The global justice debate has been raging for forty years. Not merely the terms and conditions, but, more deeply, the epistemic, existential and ethical grounds of the international relations of persons, states and institutions are being determined, debated and negotiated. Yet the debate remains essentially a parochial one, confined largely to Western intellectuals and institutional spaces. An Introduction to the field is therefore still urgently required, because it remains necessary to include more ‘global’ voices into this debate of worldwide reach and significance.
The book addresses this need in two closely related ways. In Part I, it introduces the main contours of the debate by reproducing three of the most fundamental and influential essays that have been composed on the topic — essays by Peter Singer, Thomas Pogge and Thomas Nagel. In Part II, it makes a decisive critical intervention in the main stream of the debate through exposing the participation deficit afflicting the theorization of global justice. This part begins with a well-known essay by Amartya Sen, who famously referred to the ‘parochialism’ of the global justice debate in making a break with the Rawlsian paradigm that has dominated the field until now. Finally, a series of lively essays newly composed for this volume reflect on the possibilities for deparochializing global justice opened up by Sen’s work in this area.
The book will be useful for students of international relations, postcolonial studies, political theory, and social and political philosophy, as well as for those engaged in studies of globalization or global studies.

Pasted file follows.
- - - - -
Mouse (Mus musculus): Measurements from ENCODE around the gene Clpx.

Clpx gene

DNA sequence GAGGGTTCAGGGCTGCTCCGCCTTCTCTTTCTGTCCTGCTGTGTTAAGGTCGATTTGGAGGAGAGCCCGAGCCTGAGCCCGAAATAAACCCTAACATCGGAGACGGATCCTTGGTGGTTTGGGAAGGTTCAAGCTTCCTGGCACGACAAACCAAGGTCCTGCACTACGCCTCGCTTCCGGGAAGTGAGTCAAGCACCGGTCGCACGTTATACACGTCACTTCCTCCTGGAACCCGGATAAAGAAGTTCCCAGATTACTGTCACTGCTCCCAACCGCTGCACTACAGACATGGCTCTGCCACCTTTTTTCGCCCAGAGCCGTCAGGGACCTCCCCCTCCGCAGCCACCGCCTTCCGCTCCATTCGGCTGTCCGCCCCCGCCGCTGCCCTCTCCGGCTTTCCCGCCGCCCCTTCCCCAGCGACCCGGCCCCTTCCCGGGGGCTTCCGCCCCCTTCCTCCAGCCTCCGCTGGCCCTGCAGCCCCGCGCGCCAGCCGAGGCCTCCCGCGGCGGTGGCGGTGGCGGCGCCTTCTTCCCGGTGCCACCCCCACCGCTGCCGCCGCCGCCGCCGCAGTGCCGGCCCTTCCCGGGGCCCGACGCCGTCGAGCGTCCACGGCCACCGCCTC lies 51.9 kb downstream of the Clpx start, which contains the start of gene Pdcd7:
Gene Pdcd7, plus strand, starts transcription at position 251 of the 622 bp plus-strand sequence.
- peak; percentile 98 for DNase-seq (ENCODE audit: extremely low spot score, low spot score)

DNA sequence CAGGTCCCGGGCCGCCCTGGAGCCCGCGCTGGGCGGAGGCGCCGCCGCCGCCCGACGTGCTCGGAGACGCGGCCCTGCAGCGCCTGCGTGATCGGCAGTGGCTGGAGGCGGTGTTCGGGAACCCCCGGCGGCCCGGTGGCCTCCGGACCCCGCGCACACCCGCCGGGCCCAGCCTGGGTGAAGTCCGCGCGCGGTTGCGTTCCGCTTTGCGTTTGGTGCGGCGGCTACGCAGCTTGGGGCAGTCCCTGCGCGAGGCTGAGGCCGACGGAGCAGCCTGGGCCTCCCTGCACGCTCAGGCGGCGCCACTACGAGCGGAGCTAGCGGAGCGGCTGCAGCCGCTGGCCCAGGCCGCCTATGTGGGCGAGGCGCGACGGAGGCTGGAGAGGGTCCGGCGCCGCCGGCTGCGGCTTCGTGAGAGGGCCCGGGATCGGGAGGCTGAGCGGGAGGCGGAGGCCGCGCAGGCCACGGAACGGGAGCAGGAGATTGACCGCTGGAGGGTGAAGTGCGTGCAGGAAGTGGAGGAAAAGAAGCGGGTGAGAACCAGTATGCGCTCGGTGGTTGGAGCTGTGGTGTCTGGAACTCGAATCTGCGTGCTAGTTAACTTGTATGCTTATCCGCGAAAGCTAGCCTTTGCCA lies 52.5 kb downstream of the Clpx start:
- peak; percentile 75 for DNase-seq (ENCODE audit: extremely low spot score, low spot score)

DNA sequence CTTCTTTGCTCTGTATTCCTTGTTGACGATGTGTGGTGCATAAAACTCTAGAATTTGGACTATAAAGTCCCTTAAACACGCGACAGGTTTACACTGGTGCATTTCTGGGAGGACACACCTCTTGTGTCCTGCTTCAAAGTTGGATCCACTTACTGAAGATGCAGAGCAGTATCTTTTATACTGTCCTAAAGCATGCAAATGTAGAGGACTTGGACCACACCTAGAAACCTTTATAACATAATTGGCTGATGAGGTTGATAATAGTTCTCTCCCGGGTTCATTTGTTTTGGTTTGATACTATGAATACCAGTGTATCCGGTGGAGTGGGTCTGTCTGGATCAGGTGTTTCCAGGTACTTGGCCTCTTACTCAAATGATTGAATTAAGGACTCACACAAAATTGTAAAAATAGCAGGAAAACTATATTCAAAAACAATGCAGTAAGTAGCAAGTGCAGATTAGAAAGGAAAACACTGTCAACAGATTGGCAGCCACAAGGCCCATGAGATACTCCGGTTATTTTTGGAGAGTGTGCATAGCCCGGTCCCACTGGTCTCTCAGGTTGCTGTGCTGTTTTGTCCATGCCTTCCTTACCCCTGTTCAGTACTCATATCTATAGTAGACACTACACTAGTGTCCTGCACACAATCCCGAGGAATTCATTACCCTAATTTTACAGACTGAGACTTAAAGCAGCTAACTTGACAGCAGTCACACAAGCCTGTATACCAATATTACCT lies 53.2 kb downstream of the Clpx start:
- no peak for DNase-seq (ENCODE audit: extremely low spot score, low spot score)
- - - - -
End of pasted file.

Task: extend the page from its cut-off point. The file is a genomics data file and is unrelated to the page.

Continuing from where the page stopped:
Acknowledgements. Introduction: The Rawlsian Provenance of the Global Justice Debate. Part I. Introducing the Debate 1. Famine, Affluence, and Morality Peter Singer 2. ‘Assisting’ the Global Poor Thomas W. Pogge 3. The Problem of Global Justice Thomas Nagel 4. Beneficence, Justice and Demandingness: A Criticism of the Main Mitigation Strategies Gianfranco Pellegrino Part II. Deparochializing the Debate 5. Global Justice Amartya Sen 6. Who Owes Whom, Why, and To What Effect? Neera Chandhoke 7. The Romance of Global Justice: Sen’s Deparochialization and the Quandary of Dalit Marxism Aakash Singh Rathore 8. Postmodern Postcolonial Theory versus Political Liberalism: Avoiding the Liason Dangeureuse in Global Justice and IR Theory Sebastiano Maffettone. About the Editors. Notes on Contributors. Index.
Whereas the interrelation of ethics and political thought has been recognized since the dawn of political reflection, we have witnessed over the last 60 years – roughly since the UN Universal Declaration of Human Rights – a particularly turbulent process of dilating, indeed globalizing, the coverage and application of that interrelation. At the very instant the decolonized globe consolidated the universality of the sovereign nation-state, that sovereignty – and the political thought that grounded it – was eroded and outstripped, not as in eras past, by imperial conquest and war, but rather by instruments of peace (charters, declarations, treaties, conventions), commerce and communication (multinational enterprises, international media, global aviation and transport, internet technologies).
Has political theory kept apace with global political realities? Can ethical reflection illuminate the murky challenges of real global politics?
The book series 'Ethics, Human Rights and Global Political Thought' addresses these crucial questions by bringing together outstanding texts interrogating the intersection of normative theorizing and political realities with a global focus. The volumes discuss key aspects of the contemporary chiasmus of the local and the global – social movements and global justice, folkways and human rights, poverty and sustainability, rural realities and the cosmopolitan hyperreal.